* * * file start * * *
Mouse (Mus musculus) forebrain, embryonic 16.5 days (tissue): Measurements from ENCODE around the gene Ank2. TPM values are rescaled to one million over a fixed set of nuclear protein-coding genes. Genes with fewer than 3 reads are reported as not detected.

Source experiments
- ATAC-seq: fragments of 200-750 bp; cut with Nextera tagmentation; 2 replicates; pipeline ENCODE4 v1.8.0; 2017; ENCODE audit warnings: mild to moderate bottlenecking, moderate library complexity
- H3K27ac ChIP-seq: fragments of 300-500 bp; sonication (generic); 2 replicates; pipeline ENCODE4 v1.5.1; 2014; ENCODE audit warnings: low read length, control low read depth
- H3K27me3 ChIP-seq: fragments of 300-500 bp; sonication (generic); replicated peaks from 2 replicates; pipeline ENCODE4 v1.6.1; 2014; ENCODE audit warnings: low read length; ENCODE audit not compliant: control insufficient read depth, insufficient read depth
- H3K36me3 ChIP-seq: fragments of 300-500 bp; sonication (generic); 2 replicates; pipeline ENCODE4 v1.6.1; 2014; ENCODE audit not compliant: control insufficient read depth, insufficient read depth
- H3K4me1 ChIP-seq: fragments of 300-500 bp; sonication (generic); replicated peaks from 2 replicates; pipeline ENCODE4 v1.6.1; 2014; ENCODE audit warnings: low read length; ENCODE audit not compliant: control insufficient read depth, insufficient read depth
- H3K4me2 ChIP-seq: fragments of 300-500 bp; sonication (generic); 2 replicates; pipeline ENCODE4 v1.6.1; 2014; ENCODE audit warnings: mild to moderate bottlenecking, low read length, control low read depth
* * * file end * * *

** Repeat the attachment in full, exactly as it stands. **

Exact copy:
Mouse (Mus musculus) forebrain, embryonic 16.5 days (tissue): Measurements from ENCODE around the gene Ank2. TPM values are rescaled to one million over a fixed set of nuclear protein-coding genes. Genes with fewer than 3 reads are reported as not detected.

Source experiments
- ATAC-seq: fragments of 200-750 bp; cut with Nextera tagmentation; 2 replicates; pipeline ENCODE4 v1.8.0; 2017; ENCODE audit warnings: mild to moderate bottlenecking, moderate library complexity
- H3K27ac ChIP-seq: fragments of 300-500 bp; sonication (generic); 2 replicates; pipeline ENCODE4 v1.5.1; 2014; ENCODE audit warnings: low read length, control low read depth
- H3K27me3 ChIP-seq: fragments of 300-500 bp; sonication (generic); replicated peaks from 2 replicates; pipeline ENCODE4 v1.6.1; 2014; ENCODE audit warnings: low read length; ENCODE audit not compliant: control insufficient read depth, insufficient read depth
- H3K36me3 ChIP-seq: fragments of 300-500 bp; sonication (generic); 2 replicates; pipeline ENCODE4 v1.6.1; 2014; ENCODE audit not compliant: control insufficient read depth, insufficient read depth
- H3K4me1 ChIP-seq: fragments of 300-500 bp; sonication (generic); replicated peaks from 2 replicates; pipeline ENCODE4 v1.6.1; 2014; ENCODE audit warnings: low read length; ENCODE audit not compliant: control insufficient read depth, insufficient read depth
- H3K4me2 ChIP-seq: fragments of 300-500 bp; sonication (generic); 2 replicates; pipeline ENCODE4 v1.6.1; 2014; ENCODE audit warnings: mild to moderate bottlenecking, low read length, control low read depth